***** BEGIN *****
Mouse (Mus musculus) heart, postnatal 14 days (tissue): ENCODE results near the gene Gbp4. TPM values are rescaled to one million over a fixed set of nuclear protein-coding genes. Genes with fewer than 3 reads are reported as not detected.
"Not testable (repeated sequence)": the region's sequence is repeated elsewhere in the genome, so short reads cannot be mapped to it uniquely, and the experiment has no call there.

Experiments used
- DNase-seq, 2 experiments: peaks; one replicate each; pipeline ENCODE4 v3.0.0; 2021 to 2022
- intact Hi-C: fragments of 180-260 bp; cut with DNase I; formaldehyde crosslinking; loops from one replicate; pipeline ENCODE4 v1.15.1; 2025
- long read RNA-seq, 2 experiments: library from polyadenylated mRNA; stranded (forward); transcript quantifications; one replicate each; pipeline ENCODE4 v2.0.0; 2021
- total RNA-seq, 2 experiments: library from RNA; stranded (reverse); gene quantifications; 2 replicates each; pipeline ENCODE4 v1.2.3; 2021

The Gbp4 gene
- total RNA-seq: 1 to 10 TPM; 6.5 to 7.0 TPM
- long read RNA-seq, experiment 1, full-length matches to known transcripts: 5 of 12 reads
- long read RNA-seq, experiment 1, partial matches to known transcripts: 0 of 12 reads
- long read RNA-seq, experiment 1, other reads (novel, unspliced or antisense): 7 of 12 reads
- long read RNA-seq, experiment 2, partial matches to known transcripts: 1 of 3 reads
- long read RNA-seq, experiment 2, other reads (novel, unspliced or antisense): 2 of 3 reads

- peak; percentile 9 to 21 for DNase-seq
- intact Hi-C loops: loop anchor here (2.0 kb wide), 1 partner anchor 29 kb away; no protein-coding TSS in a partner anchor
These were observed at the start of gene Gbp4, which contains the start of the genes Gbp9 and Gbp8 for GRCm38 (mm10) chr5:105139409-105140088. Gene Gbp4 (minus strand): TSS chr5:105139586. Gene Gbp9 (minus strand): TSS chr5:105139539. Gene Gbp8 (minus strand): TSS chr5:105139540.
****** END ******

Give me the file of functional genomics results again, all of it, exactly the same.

Mouse (Mus musculus) heart, postnatal 14 days (tissue): ENCODE results near the gene Gbp4. TPM values are rescaled to one million over a fixed set of nuclear protein-coding genes. Genes with fewer than 3 reads are reported as not detected.
"Not testable (repeated sequence)": the region's sequence is repeated elsewhere in the genome, so short reads cannot be mapped to it uniquely, and the experiment has no call there.

Experiments used
- DNase-seq, 2 experiments: peaks; one replicate each; pipeline ENCODE4 v3.0.0; 2021 to 2022
- intact Hi-C: fragments of 180-260 bp; cut with DNase I; formaldehyde crosslinking; loops from one replicate; pipeline ENCODE4 v1.15.1; 2025
- long read RNA-seq, 2 experiments: library from polyadenylated mRNA; stranded (forward); transcript quantifications; one replicate each; pipeline ENCODE4 v2.0.0; 2021
- total RNA-seq, 2 experiments: library from RNA; stranded (reverse); gene quantifications; 2 replicates each; pipeline ENCODE4 v1.2.3; 2021

The Gbp4 gene
- total RNA-seq: 1 to 10 TPM; 6.5 to 7.0 TPM
- long read RNA-seq, experiment 1, full-length matches to known transcripts: 5 of 12 reads
- long read RNA-seq, experiment 1, partial matches to known transcripts: 0 of 12 reads
- long read RNA-seq, experiment 1, other reads (novel, unspliced or antisense): 7 of 12 reads
- long read RNA-seq, experiment 2, partial matches to known transcripts: 1 of 3 reads
- long read RNA-seq, experiment 2, other reads (novel, unspliced or antisense): 2 of 3 reads

- peak; percentile 9 to 21 for DNase-seq
- intact Hi-C loops: loop anchor here (2.0 kb wide), 1 partner anchor 29 kb away; no protein-coding TSS in a partner anchor
These were observed at the start of gene Gbp4, which contains the start of the genes Gbp9 and Gbp8 for GRCm38 (mm10) chr5:105139409-105140088. Gene Gbp4 (minus strand): TSS chr5:105139586. Gene Gbp9 (minus strand): TSS chr5:105139539. Gene Gbp8 (minus strand): TSS chr5:105139540.